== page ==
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The Three Variables Affecting Exposure in Photography

May 18, 2008
Whether it's a snapshot or fine art photography, exposure of a picture is depends on how much light registers on the media (film or digital camera sensor) that gathers that light. The correct exposure of a picture is a product of the three factors that control how much light is gathered: aperture, Iso, and shutter speed. When these three variables are in the proper ratios, the proper exposure of pictures will result.

ISO is a measure of how sensitive the film or digital sensor is that is collecting the light. The lower the ISO number, the lower the sensitivity. The higher the ISO, the higher the sensitivity.

The diaphragm in the lens of the camera is adjustable and the hole that allows light to pass through it is called the aperture. It operates very much like a pupil. When the aperture is wide open, more light can pass through this larger opening and land on the light collecting media. When the opening is narrowed to create a smaller aperture, less light is able travel to the sensor. The ratio of focal length of the lens to the diameter of the lens opening is expressed as f/(aperture value) and is commonly known as the f stop. An aperture of f/2.8 tells us that the focal length of the lens is 2.8 times the opening inside the lens. Because of this expression of ratio, smaller numbers in the f stop such as f/1.8 means that the aperture is larger as opposed to larger numbers like f/22 which indicate a smaller opening inside the lens.

Shutter speed is exactly what it sounds like. The length of time that the shutter is opened to collect light is called shutter speed. More light passes through the lens and onto the media the longer the shutter is opened.

All three of these factors come with other benefits or drawbacks depending on how you look at it. These side effects can be put to creative use When fully understood and properly utilized.

While all three variables are set with purpose, most photographers are concerned, first, with the ISO setting. Higher ISO settings result in more noise (or grain) which, for most film and digital cameras, increases signigicantly above ISO 400. For this reason, most film photographers use film with ISO ratings as low as conditions will allow, and similiarly, digital photographers set their camera to the lowest ISO settings that conditions will allow. Although noise or film grain is normally undesireable, there are times when they can be used creatively in a photograph to achieve desired results. Usually the ISO is determined first and is the last of the three variables to be changed.

Changing the opening in the diameter of the diaphragm changes how much light passes through the lens and onto the light catching media whether it is film or a digital sensor. When changing the aperture the focus in the image captured is also changed. Smaller apertures such as f/8 and f/16 will result in more area in focus between foreground and background. Called depth of field, this is very important in the capturing of an image. Bigger apertures like f/1.8 and f2.8 narrow the depth of field so that most everything in the final picture will out of focus. This helps to highlight the subject in a dramatic way by leaving the subject in focus while distracting foreground and backgrounds remain out of focus.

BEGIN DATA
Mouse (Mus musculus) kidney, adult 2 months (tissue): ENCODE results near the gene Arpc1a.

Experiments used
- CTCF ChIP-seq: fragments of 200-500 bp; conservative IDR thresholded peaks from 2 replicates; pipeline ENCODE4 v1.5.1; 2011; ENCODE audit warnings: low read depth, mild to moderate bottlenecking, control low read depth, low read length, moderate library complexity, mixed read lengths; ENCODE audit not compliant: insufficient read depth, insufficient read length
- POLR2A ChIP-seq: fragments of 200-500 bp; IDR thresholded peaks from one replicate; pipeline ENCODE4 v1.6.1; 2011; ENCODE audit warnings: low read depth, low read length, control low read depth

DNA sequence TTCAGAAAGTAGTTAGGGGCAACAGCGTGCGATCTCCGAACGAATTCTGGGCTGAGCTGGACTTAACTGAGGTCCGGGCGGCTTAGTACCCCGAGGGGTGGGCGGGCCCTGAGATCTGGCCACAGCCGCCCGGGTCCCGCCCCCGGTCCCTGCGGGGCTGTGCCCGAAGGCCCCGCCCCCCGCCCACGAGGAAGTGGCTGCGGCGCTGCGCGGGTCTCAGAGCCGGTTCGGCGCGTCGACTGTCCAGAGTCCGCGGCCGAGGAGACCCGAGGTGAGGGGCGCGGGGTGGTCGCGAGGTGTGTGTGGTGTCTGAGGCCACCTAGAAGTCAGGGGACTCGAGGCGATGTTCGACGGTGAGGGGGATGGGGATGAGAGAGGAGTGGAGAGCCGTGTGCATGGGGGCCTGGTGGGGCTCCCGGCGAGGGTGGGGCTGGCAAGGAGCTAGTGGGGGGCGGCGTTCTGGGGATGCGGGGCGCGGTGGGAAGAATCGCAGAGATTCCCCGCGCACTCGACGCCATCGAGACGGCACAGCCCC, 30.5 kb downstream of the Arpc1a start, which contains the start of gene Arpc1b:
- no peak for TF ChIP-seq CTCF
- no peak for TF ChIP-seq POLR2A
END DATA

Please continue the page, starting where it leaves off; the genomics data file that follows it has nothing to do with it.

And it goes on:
Varying the length of time that the shutter is open will control how much light passes through the lens opening. This is called shutter speed. The longer the shutter remains open the more light will be collected by the sensor or film. Shutter speed also affects motion blur or lack of. When the shutter is open for longer periods, the moving parts of the image will begin to blur and the amount of blur increases the longer the shutter is open. Otherwise, opening the shutter for a shorter period of time results in freezing everything in the image in place. Faster moving objects require faster shutter speeds to capture them without motion blur, but less light is allowed through the lens when the shutter is opened for less time.

When these three variables are set properly, a properly exposed image will result. Once set properly, a change in one of the variables will require a change in at least one of the other variables to compensate. This is because changing only one of the variables will increase or decrease the amount of light that lands on the film or sensor or affect the sensitivity of that film or sensor. Increasing the sensitivity, or ISO, of the sensor or film will result in an overexposed photograph if the light landing on that sensor or film is not reduced by increasing the shutter speed or decreasing the aperture. Increasing the shutter speed to freeze a rodeo rider will result in an underexposed photograph unless the size of the aperture is increased to allow more light in or the ISO is increased which results in more sensitivity to the decreased amount of light.

Together, these three factors result in whether or not the picture is properly exposed. A good photographer understands these factors and the effects that they have on the final image. He will use this knowledge and take care to ensure the proper settings are utilized to produce exactly what he wants before he ever presses the shutter release button.
About the Author
Robert Sullivan is a Photographer and Artist who loves to find a great nature photo he lives in South Florida. If you are looking for a great picture of florida alligator he is the expert you have been looking for.
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